Betty Buckley Is a Cowgirl Who Can Do Anything

Nashville doesn’t get nearly enough living Broadway legends. But for whatever cosmic reason or intervention by the Gods of Musical Theater, we have the chance to experience Betty Buckley in Hello, Dolly!, and that’s cause for celebration.

Dolly Levi is a woman conscious of her own interests and the system in which she has to operate, and though she’s got her eye on the bottom line, she’s kindhearted and genuinely cares about other people. It’s a role that has seen legends like Carol Channing, Pearl Bailey, Bette Midler and Barbra Streisand put their all into, and yet it has allowed each of the hundreds of women who have played the part through the years to make it her own. Nashville is getting the chance to see one of the most iconic and peerless performers of stage and screen before the parade passes by, which given the utter madness of the world today is a gracious gift.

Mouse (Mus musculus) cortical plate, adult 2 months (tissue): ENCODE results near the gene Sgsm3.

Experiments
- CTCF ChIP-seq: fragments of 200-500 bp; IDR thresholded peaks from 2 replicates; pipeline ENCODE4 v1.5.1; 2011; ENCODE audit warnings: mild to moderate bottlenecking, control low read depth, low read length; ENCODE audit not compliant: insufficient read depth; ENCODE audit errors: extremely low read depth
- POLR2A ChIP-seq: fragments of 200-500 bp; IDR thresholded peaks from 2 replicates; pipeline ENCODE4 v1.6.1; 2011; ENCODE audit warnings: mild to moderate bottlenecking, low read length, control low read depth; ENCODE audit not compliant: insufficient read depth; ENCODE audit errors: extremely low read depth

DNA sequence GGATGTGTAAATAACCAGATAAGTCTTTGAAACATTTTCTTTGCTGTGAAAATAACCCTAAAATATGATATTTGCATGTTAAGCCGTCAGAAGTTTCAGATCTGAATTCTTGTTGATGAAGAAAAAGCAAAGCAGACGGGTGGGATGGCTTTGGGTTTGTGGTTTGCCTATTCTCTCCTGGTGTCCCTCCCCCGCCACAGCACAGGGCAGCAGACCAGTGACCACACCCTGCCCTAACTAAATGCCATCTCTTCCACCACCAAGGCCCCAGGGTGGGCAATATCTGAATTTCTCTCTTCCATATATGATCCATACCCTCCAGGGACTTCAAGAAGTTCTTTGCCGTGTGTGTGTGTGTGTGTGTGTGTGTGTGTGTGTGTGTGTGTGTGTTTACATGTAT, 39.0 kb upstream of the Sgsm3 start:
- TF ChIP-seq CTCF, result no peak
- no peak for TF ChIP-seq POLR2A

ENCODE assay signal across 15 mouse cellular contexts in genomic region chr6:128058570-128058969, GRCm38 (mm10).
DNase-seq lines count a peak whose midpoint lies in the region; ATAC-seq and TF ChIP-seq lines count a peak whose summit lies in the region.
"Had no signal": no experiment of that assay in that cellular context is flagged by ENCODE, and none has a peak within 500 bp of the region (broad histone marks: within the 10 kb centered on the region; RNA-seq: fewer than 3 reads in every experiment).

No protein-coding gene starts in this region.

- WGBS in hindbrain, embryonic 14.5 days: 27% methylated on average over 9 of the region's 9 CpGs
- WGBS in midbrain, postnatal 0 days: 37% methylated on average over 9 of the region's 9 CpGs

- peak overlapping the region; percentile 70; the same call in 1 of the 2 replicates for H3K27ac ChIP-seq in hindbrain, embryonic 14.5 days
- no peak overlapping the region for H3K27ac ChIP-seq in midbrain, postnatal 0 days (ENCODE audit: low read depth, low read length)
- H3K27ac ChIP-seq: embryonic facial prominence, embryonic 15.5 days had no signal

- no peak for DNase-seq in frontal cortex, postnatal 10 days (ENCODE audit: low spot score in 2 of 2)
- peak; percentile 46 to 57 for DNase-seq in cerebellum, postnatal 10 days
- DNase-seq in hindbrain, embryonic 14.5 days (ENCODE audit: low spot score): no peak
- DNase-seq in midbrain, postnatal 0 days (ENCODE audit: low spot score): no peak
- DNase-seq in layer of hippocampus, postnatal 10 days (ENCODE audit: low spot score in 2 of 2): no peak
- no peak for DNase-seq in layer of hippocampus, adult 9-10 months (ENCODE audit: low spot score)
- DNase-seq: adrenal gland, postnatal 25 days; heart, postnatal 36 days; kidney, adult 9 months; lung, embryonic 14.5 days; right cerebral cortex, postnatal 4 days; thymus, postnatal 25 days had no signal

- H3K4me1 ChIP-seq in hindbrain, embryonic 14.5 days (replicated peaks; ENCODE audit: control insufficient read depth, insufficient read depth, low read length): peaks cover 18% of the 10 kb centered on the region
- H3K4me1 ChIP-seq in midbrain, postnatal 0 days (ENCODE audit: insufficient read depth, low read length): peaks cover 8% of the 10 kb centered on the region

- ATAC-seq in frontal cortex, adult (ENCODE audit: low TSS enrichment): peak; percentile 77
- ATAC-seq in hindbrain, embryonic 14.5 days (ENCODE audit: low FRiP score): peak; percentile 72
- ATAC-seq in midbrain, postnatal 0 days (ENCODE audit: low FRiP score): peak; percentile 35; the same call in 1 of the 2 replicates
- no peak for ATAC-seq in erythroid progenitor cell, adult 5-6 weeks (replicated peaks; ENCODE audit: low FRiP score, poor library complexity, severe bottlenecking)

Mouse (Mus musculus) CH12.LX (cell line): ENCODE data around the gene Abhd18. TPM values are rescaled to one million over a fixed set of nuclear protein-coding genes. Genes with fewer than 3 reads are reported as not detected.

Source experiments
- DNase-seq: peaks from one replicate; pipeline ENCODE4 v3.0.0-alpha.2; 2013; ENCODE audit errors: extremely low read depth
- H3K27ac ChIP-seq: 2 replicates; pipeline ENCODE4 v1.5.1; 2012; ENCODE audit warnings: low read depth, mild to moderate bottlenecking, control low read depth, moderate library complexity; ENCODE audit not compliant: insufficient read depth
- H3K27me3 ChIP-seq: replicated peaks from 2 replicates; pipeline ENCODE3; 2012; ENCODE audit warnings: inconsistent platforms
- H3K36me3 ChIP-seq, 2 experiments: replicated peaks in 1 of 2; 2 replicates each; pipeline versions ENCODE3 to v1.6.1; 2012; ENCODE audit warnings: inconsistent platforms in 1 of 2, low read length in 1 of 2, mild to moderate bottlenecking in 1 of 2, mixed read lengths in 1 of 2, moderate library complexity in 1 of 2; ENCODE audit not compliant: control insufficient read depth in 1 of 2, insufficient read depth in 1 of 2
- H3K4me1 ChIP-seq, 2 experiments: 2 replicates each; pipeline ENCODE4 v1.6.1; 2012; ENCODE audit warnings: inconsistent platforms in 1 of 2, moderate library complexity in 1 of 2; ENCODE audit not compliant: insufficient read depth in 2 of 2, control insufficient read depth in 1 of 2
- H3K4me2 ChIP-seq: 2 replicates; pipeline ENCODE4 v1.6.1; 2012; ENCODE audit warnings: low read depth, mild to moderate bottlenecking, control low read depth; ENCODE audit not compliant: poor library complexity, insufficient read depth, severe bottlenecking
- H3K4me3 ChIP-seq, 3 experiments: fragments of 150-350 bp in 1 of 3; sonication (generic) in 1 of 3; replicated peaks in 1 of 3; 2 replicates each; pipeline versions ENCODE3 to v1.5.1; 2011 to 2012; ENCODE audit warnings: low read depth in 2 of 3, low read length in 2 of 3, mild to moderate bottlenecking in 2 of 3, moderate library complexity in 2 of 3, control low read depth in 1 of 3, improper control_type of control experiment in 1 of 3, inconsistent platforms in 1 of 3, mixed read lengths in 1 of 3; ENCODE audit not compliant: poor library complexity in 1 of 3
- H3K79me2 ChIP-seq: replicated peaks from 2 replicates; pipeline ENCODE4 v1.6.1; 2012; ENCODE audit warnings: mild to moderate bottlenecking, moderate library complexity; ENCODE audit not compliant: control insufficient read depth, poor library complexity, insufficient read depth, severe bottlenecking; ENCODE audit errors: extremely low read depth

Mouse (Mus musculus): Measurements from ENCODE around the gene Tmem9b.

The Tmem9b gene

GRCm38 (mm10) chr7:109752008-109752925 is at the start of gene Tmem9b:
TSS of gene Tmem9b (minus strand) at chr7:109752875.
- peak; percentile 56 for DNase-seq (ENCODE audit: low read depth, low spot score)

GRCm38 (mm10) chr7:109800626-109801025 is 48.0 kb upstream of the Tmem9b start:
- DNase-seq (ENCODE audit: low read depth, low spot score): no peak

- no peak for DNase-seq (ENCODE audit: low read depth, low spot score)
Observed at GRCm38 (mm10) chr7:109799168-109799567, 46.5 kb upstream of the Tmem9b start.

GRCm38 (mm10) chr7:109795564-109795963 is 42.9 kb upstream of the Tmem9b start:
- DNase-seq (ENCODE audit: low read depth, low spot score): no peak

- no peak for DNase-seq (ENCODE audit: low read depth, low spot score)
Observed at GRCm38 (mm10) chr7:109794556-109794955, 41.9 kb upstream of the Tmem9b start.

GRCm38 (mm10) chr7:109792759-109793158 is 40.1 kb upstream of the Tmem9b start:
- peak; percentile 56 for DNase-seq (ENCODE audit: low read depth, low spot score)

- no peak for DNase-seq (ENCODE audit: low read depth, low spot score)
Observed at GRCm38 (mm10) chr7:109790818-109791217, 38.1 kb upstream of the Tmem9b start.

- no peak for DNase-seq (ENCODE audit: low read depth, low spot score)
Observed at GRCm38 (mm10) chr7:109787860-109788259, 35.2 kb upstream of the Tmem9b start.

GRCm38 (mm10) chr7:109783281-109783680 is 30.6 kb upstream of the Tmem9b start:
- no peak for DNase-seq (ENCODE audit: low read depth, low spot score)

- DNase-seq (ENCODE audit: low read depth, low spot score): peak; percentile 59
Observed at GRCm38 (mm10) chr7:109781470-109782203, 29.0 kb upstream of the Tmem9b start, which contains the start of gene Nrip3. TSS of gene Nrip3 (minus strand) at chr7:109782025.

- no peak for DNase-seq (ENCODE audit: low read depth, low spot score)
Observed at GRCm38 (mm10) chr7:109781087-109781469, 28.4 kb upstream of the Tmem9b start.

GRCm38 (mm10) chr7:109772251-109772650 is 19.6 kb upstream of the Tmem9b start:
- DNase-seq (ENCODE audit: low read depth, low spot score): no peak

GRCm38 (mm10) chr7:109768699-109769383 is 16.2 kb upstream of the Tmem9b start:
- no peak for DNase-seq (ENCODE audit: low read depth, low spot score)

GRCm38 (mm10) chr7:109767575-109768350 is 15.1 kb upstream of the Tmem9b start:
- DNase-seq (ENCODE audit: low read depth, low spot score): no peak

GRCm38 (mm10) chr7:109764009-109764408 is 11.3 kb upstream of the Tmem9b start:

Elaine Paige tried. Barry Manilow tried. So did Streisand and Sarah Brightman and what seemed like everyone for two-and-a-half straight years on Star Search. But “Memory,” from Cats, is the song that Buckley defined in her Tony-winning performance. The same thing happened a decade later with “As If We Never Said Goodbye” from Sunset Boulevard. Many artists try, and they find their groove and ride it out — but no one does it quite like Betty Buckley. Her voice is a bridge — strong and supportive, but capable of feeling and shaking with the wind. It is an elemental experience to hear her take on songs like “And Eve Was Weak” from Carrie, or “Rose’s Turn” from Gypsy, simply because there’s no one else quite like her.

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